It’s well documented (on this blog and elsewhere) that older adults especially should regularly be performing strength training exercises. If you’d like to find out more information about why strength training is so important as you get older, check out these two articles or read them later:
In this article, we’re going to be exploring how older adults can achieve the recommended strength training frequency and intensity with resistance bands, performed at home or in the gym.
Strength Training Recommendations For Older Adults
The recommendation from the National Strength and Conditioning Association on strength exercises for older adults is:1
- 2-3 times a week
- 2-3 sets of 1-2 multijoint exercise per major muscle group
- Intensities of 70-85% 1 repetition maximum
To break that down in layman’s terms: older adults should be performing strength training exercises 2-3 times a week. These sessions should include exercises working the major muscle groups, mostly multi joint exercises (meaning the exercise is usually a larger exercise involving moving at two different joints).
The intensity of 70-80% of 1 repetition maximum means the exercise should be challenging; in order to reach this intensity we are aiming for repetition ranges of 8-12 reps per exercise. At the end of the 8-12 reps you need your muscles to feel quite challenged and fatigued, you need to want the rest at the end. You then perform this same exercise for 2-3 sets (meaning 8-12 repetitions, 2-3 times).
The Importance of Progressive Overload
For a beginner, body weight exercises are a great start with strengthening. A chair squat, a wall press up, a lunge, a heel raise for example. You can start out performing these exercises that are working the major muscle groups aiming for that repetition range.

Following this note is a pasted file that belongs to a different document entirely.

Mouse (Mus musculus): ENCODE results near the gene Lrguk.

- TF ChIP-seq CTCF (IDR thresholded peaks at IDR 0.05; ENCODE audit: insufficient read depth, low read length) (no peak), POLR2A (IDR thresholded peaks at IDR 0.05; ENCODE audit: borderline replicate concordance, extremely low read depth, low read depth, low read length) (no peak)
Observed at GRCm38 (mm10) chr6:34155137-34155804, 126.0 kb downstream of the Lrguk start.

However, once we get stronger and our muscles adapt to these exercises you are likely to find the exercises get a bit easier. You might start to notice you can easily reach 12 repetitions 3 times for a certain body weight exercise. This means you are ready to progress- you are ready for progressive overload. This is a very important concept in strength training, it refers to the increasing challenge we need to keep providing our muscles with over time in order to keep up the progress. Otherwise our muscles and tissue get used to the stimulus we are providing, and no longer adapt!
There are loads of different options for progressive overload. For example, we could perform an exercise slower, add a pause in, or add a form of weight or resistance. One easy option is resistance bands. Resistance bands are great. They are easily obtainable, cheap and provide a fantastic opportunity to easily add progressive overload to your strength training.
Best Resistance Band Exercises For Older Adults
Here are our recommended best resistance band exercises for older adults:
You can sit down or stand for this one, with the band under both feet. You want to lean forward slightly with a straight back. Hold the band in both hands, you want some tension on before you start. Slowly pull the band back by reaching your elbows behind, you want to feel the movement coming from squeezing your shoulder blades together, then slowly lower the band back down, letting your shoulder blades come apart.
This is working many of the important muscles between our shoulder blades and across our back.